A proposal to build a smart-technology bridge across the Saanich Inlet is in its early phases.
Duncan’s Mary Dougherty, a geographic information system analyst and her father, Victoria’s Stephen Pattison, a geographer, are among the advocates of building a one-kilometre long cable-stayed bridge across the Finlayson Arm section of the inlet.
The main intention of the bridge project would be to provide an alternative to using the unpredictable Malahat route, the main connector between the Victoria region and the rest of Vancouver Island, that is frequently shut down due to accidents and other issues.
Proponents are also advocating for the construction of 11 kilometres of new roadway, in addition to the bridge, that would connect existing roadways to the bridge and allow the Malahat route to be bypassed.
Travel distances would be reduced by as much as 32 kilometres.
The proposed bridge would be built 300 feet above the waters of the inlet and would support a four-lane traffic deck and a pedestrian lower deck.
Pattison and Dougherty envision that the bridge also be a power-generating station that would have long arrays of solar collectors and wind generators on the structure, while the bridge foundations at water level can be designed to harness tidal flow and tide-height energy as well.
According to the proposal, the collection of bridge tolls, the sale of the electricity and the realignment of freight rates, travel time, and fuel savings would all contribute to a major economic impact across the region.
Smart technology bridges have been built in other places in the world.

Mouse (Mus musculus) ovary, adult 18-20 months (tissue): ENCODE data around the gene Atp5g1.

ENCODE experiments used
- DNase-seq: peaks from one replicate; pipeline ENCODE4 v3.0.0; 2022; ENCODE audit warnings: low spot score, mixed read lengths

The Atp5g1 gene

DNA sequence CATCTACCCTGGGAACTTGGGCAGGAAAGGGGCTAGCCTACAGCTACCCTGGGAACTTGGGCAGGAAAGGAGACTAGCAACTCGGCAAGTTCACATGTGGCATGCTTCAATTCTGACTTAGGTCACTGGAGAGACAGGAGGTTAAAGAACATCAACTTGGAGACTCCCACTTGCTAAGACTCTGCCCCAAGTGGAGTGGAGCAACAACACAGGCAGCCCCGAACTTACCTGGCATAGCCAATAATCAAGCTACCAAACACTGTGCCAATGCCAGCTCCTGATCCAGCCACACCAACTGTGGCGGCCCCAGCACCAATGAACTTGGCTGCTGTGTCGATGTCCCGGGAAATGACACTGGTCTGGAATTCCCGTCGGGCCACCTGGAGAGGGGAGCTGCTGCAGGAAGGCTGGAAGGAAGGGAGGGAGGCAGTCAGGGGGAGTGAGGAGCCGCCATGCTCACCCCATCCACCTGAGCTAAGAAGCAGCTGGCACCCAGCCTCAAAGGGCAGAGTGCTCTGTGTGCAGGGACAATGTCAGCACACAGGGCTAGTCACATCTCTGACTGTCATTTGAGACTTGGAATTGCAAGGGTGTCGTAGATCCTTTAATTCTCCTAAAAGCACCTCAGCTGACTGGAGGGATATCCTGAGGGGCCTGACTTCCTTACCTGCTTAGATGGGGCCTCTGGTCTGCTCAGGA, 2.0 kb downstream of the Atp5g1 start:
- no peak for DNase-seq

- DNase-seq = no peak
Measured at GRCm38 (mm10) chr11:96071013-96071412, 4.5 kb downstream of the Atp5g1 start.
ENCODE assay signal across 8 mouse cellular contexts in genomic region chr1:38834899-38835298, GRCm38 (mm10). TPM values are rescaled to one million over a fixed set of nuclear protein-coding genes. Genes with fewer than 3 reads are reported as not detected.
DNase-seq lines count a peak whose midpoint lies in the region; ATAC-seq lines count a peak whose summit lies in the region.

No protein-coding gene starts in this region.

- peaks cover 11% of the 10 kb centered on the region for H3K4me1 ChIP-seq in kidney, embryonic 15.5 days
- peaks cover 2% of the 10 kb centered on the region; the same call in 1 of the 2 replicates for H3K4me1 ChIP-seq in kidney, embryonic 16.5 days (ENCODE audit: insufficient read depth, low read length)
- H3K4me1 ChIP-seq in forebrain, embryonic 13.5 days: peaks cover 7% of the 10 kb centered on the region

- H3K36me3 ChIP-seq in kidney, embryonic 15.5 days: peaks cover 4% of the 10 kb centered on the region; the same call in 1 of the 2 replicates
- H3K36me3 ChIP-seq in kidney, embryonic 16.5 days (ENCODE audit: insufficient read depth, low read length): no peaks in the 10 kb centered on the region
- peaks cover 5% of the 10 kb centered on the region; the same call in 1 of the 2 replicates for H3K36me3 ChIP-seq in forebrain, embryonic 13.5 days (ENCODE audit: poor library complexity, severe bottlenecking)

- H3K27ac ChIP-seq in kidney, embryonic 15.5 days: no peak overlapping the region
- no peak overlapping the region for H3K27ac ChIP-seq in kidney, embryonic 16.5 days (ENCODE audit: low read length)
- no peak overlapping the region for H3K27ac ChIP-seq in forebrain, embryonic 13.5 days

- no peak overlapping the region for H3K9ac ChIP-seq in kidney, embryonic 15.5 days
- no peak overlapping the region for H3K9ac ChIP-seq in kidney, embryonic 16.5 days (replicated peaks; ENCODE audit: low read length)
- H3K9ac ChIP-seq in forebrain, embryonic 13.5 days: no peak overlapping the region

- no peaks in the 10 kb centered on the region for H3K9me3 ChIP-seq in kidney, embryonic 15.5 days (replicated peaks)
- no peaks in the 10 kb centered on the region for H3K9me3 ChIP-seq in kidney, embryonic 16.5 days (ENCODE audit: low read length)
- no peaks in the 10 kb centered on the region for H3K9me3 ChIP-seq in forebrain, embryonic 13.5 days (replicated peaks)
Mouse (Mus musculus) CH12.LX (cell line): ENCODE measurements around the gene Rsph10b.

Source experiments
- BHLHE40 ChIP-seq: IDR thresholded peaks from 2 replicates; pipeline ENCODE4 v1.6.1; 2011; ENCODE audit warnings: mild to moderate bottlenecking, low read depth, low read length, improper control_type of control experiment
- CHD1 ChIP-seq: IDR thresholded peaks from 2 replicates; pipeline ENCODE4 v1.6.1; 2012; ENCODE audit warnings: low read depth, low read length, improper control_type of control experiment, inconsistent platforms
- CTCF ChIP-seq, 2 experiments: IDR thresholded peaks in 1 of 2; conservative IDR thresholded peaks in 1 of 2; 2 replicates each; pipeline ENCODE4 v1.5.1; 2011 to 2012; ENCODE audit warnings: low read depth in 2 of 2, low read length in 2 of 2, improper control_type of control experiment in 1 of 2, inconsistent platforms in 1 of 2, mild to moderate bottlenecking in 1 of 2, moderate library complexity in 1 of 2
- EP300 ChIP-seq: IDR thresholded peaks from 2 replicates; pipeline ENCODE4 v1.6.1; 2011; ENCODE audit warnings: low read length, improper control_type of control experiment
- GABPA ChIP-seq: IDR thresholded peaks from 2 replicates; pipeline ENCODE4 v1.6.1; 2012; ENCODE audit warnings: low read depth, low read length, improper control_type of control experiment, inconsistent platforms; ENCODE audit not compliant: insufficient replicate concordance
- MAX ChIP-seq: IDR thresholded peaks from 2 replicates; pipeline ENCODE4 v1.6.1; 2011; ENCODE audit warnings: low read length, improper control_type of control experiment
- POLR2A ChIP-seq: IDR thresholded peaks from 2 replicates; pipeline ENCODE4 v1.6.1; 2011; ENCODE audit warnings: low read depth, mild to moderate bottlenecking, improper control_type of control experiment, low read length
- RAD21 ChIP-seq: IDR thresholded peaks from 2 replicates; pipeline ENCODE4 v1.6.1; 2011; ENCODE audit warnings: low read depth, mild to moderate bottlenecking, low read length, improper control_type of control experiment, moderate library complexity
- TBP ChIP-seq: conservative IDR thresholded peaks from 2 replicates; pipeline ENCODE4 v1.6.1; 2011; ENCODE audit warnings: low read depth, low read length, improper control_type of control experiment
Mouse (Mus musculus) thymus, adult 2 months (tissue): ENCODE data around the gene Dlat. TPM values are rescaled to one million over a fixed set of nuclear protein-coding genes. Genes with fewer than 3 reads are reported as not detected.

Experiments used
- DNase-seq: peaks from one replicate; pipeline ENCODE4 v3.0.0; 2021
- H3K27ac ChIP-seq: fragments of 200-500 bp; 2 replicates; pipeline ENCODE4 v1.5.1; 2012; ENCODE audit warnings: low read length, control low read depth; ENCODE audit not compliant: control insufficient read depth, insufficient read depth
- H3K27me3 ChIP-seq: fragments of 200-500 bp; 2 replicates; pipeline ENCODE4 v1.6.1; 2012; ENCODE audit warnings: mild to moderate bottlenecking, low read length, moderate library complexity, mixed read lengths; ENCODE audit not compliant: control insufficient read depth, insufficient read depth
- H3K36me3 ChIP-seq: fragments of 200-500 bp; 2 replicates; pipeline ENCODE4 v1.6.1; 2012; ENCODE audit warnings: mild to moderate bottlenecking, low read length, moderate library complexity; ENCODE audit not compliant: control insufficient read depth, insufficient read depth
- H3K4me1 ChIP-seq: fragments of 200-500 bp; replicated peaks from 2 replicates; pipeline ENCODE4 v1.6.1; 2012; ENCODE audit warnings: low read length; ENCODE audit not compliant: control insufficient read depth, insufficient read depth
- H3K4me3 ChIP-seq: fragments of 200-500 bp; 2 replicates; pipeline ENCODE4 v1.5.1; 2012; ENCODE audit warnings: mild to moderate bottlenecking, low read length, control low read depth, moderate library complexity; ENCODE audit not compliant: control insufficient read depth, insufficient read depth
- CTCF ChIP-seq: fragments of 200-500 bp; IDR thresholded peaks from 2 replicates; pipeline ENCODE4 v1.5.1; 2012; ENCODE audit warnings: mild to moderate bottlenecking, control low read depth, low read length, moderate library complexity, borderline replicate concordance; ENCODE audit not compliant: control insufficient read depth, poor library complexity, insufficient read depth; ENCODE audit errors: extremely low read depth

Dougherty said the proposal is currently in its early phases, and most of the work right now involves getting the idea for the bridge out there in the public and gathering community support.
“The Ministry of Transportation and Infrastructure have completed several studies on building a bridge over the inlet with no results, but we know there are a lot of people who would like to see it happen,” Dougherty said.
“We want to get people talking about it and hopefully get more organized this summer.”
According to the proposal, a committee will be needed to develop a presentation with models and maps, statistics and opinions, aerial photos and ground proofings to elaborate and explain the Saanich Connector project to the broader community, and seek input by various stakeholders and prepare a winning case to present to the regional, provincial and First Nation governments.
Dougherty said there is no idea, at this stage, as to how much the whole project would cost.
“There’s a lot of factors that would come into play to determine the costs,” she said.
“It would certainly be an interesting and special project if it goes ahead.”